Simple steps to reduce injury from poorly designed workstations

Do you, or your staff, ever complain about the following symptoms?

  • Headaches
  • Dry mouth
  • Aching in your arms and or wrists
  • Pain in your lower back, neck or shoulders
  • Fatigue

All these symptoms can be caused by incorrect Display Screen Equipment (DSE) or workstation set-up. Incorrect set-up creates poor posture and, in time, long-term or permanent injuries unless steps are taken to prevent this.

Most employees who work on computers do so for several hours a day and this may even be followed by more computer work and gaming at home.  Over time the body reacts to this repetition and starts to develop debilitating symptoms, which, untreated may cause permanent disabilities.  Everyday tasks such as carrying the shopping, children or grandchildren, doing basic household chores and even taking a shower or bath can become a challenge.  It is a miserable existence.

Increasing Sickness Absence in the Workplace

In the UK musculo-skeletal injuries are the second highest cause of sickness absence. This can create considerable problems for employers such as long-term sickness absence and pay, recruitment costs, high staff turnover, loss of production and poor business trends.

A common musculo-skeletal injury is work related upper limb disorder (WRULD), typically affecting keyboard users (and also other workers who have repetitive upper limb tasks), but when effectively managed can bring business benefits, such as;

  • Increased efficiency
  • Fewer days lost to sickness absence
  • Lower staff replacement and retraining costs
  • Reduced risk of litigation
  • Lower insurance and compensation costs

The risk of WRULDs must be effectively managed to reduce the risk of legal action and possible compensation costs.

What can employers do?

There are simple measures which employers can put in place to prevent these symptoms arising:-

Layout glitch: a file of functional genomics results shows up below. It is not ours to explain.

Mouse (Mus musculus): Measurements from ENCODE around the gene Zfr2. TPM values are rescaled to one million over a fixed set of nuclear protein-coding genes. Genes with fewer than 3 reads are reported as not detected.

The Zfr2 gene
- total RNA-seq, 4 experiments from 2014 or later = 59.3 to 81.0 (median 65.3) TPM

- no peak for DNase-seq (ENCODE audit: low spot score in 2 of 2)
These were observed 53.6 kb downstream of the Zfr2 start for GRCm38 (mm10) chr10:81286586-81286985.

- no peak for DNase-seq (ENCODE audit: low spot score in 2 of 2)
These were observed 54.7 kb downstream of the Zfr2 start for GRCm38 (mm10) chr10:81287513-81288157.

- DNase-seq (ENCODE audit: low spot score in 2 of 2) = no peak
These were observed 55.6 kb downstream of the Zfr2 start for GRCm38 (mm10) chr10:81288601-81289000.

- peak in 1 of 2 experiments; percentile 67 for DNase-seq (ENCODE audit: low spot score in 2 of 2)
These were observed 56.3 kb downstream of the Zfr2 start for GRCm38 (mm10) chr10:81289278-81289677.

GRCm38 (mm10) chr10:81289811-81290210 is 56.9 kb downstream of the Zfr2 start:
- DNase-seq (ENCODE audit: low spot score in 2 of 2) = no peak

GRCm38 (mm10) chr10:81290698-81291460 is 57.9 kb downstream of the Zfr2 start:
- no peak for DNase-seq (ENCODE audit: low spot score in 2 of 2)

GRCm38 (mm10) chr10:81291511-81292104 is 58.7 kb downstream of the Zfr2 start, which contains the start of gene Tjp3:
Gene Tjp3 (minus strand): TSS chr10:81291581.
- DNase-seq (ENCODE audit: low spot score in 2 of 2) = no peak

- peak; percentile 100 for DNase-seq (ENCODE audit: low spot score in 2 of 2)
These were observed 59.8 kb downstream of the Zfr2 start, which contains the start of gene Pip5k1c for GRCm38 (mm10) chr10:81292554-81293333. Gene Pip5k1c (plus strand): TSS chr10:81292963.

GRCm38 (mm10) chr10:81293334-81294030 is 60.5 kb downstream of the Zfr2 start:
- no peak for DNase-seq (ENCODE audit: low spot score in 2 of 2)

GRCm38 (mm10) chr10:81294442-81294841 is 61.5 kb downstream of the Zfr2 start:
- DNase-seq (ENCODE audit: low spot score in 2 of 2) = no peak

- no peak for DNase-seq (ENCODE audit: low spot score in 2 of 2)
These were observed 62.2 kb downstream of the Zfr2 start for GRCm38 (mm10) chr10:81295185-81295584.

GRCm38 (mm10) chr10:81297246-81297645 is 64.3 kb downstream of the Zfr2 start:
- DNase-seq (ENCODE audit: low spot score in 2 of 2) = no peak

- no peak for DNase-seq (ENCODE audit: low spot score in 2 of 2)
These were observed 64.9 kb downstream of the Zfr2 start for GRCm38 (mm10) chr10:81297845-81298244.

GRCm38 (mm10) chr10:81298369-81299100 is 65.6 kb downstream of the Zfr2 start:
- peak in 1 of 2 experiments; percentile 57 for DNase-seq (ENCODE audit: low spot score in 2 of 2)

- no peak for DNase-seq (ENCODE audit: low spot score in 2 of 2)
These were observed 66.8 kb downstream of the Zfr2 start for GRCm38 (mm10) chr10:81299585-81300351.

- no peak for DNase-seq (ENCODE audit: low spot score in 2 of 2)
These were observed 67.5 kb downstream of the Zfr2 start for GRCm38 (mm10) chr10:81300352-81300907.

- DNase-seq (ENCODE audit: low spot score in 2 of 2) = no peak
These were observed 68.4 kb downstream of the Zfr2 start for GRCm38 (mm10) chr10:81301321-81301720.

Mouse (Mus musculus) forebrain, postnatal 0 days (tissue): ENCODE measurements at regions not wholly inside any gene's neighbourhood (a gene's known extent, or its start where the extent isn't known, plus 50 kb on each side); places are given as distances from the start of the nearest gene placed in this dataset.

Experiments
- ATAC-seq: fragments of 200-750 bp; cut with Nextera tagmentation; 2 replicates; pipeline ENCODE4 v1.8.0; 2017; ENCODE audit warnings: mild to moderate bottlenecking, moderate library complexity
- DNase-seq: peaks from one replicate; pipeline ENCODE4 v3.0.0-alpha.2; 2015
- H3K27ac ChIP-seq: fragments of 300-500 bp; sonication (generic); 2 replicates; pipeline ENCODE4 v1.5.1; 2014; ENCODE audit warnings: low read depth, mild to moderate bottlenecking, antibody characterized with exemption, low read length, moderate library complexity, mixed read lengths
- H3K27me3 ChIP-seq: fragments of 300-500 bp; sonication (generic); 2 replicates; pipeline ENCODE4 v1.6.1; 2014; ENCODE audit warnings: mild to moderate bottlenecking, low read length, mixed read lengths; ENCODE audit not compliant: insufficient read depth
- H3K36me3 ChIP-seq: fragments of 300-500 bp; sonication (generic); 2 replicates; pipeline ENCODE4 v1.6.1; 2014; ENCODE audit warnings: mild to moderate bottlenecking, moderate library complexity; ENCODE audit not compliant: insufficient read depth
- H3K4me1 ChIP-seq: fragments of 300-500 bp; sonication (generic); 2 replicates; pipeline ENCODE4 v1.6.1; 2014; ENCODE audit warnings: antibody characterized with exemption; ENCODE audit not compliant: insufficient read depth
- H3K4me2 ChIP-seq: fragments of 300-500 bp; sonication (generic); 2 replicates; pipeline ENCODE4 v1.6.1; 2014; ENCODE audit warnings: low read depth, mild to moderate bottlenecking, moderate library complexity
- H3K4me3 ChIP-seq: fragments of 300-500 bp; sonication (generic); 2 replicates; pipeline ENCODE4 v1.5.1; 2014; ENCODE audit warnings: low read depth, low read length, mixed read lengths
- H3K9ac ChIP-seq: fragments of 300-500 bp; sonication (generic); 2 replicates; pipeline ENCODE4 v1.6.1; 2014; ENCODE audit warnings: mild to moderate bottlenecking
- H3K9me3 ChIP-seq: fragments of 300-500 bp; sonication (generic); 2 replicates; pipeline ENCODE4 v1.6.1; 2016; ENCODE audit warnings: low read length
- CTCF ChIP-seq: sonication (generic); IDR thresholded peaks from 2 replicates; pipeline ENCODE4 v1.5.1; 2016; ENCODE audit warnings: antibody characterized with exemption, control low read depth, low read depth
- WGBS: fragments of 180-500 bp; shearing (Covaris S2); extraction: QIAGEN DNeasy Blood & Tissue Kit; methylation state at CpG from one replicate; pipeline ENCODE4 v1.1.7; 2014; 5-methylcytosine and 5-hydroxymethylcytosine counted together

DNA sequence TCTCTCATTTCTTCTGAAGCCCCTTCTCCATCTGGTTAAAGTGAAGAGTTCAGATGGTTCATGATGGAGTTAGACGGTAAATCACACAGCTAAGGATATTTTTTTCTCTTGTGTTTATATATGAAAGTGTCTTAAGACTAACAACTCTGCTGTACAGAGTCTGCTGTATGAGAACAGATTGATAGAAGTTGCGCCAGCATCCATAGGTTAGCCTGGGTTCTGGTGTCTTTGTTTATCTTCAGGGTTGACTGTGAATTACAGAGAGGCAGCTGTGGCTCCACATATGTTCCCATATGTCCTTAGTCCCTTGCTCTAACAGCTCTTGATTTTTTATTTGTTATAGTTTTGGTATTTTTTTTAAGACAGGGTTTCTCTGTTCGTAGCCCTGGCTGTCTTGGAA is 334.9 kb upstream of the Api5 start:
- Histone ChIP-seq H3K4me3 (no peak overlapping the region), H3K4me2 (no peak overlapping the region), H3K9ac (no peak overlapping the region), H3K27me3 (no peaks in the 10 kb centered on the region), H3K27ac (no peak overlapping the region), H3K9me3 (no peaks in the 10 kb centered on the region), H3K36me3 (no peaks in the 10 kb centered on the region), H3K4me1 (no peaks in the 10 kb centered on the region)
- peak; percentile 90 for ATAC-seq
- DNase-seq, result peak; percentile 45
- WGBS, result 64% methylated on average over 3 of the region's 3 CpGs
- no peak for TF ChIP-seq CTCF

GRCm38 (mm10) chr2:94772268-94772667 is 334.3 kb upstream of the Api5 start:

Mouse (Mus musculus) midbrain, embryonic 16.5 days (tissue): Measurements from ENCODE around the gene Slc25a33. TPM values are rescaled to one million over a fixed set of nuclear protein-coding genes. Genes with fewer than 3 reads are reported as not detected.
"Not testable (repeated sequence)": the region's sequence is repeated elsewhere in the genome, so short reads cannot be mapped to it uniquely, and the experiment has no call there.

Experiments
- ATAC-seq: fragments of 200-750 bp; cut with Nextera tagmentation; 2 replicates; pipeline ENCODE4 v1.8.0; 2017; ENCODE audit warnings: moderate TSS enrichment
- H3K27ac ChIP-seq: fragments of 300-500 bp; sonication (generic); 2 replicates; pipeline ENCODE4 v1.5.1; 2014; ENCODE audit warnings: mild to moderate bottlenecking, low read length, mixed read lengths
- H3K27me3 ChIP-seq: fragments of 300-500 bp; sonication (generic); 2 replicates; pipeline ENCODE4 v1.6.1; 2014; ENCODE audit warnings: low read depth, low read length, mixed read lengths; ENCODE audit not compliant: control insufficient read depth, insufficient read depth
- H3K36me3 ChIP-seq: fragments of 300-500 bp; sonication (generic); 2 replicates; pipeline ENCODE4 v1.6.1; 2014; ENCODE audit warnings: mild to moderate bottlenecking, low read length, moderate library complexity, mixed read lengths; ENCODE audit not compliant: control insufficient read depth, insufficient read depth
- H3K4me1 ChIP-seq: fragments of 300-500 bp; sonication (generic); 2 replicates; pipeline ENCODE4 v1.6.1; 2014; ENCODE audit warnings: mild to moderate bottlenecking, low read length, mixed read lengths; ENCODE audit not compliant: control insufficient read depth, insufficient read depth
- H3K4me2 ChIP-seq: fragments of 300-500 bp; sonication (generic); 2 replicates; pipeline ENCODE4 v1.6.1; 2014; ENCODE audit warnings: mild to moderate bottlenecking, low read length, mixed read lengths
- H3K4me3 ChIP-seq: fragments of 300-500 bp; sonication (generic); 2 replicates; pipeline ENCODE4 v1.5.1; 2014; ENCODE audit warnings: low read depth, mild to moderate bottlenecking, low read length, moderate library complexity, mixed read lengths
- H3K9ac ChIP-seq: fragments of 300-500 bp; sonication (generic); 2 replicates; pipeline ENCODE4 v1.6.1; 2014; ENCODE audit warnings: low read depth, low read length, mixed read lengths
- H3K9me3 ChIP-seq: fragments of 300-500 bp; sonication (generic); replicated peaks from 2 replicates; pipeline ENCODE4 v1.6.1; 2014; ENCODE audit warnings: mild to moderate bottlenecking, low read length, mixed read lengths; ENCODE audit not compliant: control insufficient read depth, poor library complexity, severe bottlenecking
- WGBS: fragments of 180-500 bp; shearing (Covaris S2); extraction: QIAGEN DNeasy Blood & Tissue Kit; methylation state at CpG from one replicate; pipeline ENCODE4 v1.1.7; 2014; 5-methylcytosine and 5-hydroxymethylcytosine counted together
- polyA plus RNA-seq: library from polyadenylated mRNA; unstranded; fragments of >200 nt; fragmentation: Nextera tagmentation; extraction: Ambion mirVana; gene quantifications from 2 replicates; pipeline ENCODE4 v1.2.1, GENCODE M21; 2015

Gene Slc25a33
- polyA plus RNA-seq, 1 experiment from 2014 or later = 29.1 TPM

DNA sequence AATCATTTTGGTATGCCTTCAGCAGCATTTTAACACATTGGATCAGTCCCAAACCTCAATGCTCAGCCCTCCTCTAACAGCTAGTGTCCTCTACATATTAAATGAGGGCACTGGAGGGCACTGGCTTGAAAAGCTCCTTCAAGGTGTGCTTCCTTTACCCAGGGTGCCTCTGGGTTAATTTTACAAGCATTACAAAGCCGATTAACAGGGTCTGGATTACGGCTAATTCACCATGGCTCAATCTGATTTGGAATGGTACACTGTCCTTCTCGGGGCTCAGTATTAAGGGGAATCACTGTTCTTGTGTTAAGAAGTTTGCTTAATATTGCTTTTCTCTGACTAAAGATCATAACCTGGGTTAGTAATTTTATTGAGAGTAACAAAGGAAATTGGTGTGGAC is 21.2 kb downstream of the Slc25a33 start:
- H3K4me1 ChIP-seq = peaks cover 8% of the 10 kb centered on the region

• Ensure that the workstations are correctly set up (see further details below)
  • Make sure staff take regular breaks away from the computer by rotating keyboard tasks with other non-repetitive tasks
  • Encourage staff to take refreshments and breaks away from the workstation
  • Ensure that staff take plenty of fluids, preferably water, during the day

How Occupational Health can help you

You can obtain help with the management of DSE assessments in the workplace, by seeking the advice of a specialist occupational health adviser, who will:

  • Assess the risks in your workplace , by inspecting your workplace to see which work activities may cause harm and investigating any current cases of WRULD
  • Help you to reduce the risks of WRUDs which could mean introducing changes to the work area or tools used, the way work is done, the way the work is organised (breaks and rotation) or the work environment (lighting, temperature)
  • Help you organise a structured return to work for employees who are off sick with a WRULD, where possible.

You are more likely to succeed if you:

  • Involve workers and their safety representatives early and at every stage
  • Encourage workers to report any ULD symptoms
  • Design the job to fit the worker
  • Provide information and training to all those involved

This article was written by Sue Hawkins for CLAssociates. For further information please contact:

Susan Hawkins RGN, SCPHN(OH), CMIOSH, Independent Occupational Health Adviser

Mobile: 07789234745

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